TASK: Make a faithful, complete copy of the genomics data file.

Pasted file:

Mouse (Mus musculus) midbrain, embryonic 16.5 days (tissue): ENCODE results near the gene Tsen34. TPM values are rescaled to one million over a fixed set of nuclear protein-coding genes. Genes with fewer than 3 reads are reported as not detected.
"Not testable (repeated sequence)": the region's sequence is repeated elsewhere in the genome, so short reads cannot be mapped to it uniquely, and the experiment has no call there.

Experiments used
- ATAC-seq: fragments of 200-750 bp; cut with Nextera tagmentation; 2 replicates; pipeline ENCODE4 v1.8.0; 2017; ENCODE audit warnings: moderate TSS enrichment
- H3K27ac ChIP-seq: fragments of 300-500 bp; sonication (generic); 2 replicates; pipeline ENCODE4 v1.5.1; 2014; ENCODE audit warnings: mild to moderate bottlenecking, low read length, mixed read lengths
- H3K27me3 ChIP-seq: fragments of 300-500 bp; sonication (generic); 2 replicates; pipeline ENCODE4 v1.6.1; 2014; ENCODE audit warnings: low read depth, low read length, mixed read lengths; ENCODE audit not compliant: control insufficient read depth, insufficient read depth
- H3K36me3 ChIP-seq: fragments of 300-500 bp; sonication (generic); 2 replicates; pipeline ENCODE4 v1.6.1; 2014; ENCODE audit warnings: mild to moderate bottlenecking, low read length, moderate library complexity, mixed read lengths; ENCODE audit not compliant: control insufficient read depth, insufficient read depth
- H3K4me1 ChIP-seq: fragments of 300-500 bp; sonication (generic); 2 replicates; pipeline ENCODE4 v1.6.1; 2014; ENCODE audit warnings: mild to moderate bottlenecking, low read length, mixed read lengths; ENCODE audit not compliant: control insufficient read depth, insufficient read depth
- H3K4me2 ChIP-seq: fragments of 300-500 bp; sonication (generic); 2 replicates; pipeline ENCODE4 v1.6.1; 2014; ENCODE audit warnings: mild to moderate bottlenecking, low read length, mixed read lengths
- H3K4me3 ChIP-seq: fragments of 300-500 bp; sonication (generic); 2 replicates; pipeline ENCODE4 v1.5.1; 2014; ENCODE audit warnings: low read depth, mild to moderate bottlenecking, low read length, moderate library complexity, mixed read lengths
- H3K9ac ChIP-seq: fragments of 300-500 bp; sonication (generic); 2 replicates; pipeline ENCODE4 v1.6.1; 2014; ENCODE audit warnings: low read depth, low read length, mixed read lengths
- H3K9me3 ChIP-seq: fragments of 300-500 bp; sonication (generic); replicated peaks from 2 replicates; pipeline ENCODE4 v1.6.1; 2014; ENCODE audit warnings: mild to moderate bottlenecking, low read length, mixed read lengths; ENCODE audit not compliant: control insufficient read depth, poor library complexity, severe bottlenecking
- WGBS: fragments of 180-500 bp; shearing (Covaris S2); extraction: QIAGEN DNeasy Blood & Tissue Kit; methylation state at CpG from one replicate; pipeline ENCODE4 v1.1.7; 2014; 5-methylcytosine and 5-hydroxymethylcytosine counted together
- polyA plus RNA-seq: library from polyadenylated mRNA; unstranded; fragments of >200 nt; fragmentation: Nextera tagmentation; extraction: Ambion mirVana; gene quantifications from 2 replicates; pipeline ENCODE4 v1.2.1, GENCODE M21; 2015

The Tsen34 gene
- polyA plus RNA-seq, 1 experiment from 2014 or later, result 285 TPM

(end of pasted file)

Mouse (Mus musculus) midbrain, embryonic 16.5 days (tissue): ENCODE results near the gene Tsen34. TPM values are rescaled to one million over a fixed set of nuclear protein-coding genes. Genes with fewer than 3 reads are reported as not detected.
"Not testable (repeated sequence)": the region's sequence is repeated elsewhere in the genome, so short reads cannot be mapped to it uniquely, and the experiment has no call there.

Experiments used
- ATAC-seq: fragments of 200-750 bp; cut with Nextera tagmentation; 2 replicates; pipeline ENCODE4 v1.8.0; 2017; ENCODE audit warnings: moderate TSS enrichment
- H3K27ac ChIP-seq: fragments of 300-500 bp; sonication (generic); 2 replicates; pipeline ENCODE4 v1.5.1; 2014; ENCODE audit warnings: mild to moderate bottlenecking, low read length, mixed read lengths
- H3K27me3 ChIP-seq: fragments of 300-500 bp; sonication (generic); 2 replicates; pipeline ENCODE4 v1.6.1; 2014; ENCODE audit warnings: low read depth, low read length, mixed read lengths; ENCODE audit not compliant: control insufficient read depth, insufficient read depth
- H3K36me3 ChIP-seq: fragments of 300-500 bp; sonication (generic); 2 replicates; pipeline ENCODE4 v1.6.1; 2014; ENCODE audit warnings: mild to moderate bottlenecking, low read length, moderate library complexity, mixed read lengths; ENCODE audit not compliant: control insufficient read depth, insufficient read depth
- H3K4me1 ChIP-seq: fragments of 300-500 bp; sonication (generic); 2 replicates; pipeline ENCODE4 v1.6.1; 2014; ENCODE audit warnings: mild to moderate bottlenecking, low read length, mixed read lengths; ENCODE audit not compliant: control insufficient read depth, insufficient read depth
- H3K4me2 ChIP-seq: fragments of 300-500 bp; sonication (generic); 2 replicates; pipeline ENCODE4 v1.6.1; 2014; ENCODE audit warnings: mild to moderate bottlenecking, low read length, mixed read lengths
- H3K4me3 ChIP-seq: fragments of 300-500 bp; sonication (generic); 2 replicates; pipeline ENCODE4 v1.5.1; 2014; ENCODE audit warnings: low read depth, mild to moderate bottlenecking, low read length, moderate library complexity, mixed read lengths
- H3K9ac ChIP-seq: fragments of 300-500 bp; sonication (generic); 2 replicates; pipeline ENCODE4 v1.6.1; 2014; ENCODE audit warnings: low read depth, low read length, mixed read lengths
- H3K9me3 ChIP-seq: fragments of 300-500 bp; sonication (generic); replicated peaks from 2 replicates; pipeline ENCODE4 v1.6.1; 2014; ENCODE audit warnings: mild to moderate bottlenecking, low read length, mixed read lengths; ENCODE audit not compliant: control insufficient read depth, poor library complexity, severe bottlenecking
- WGBS: fragments of 180-500 bp; shearing (Covaris S2); extraction: QIAGEN DNeasy Blood & Tissue Kit; methylation state at CpG from one replicate; pipeline ENCODE4 v1.1.7; 2014; 5-methylcytosine and 5-hydroxymethylcytosine counted together
- polyA plus RNA-seq: library from polyadenylated mRNA; unstranded; fragments of >200 nt; fragmentation: Nextera tagmentation; extraction: Ambion mirVana; gene quantifications from 2 replicates; pipeline ENCODE4 v1.2.1, GENCODE M21; 2015

The Tsen34 gene
- polyA plus RNA-seq, 1 experiment from 2014 or later, result 285 TPM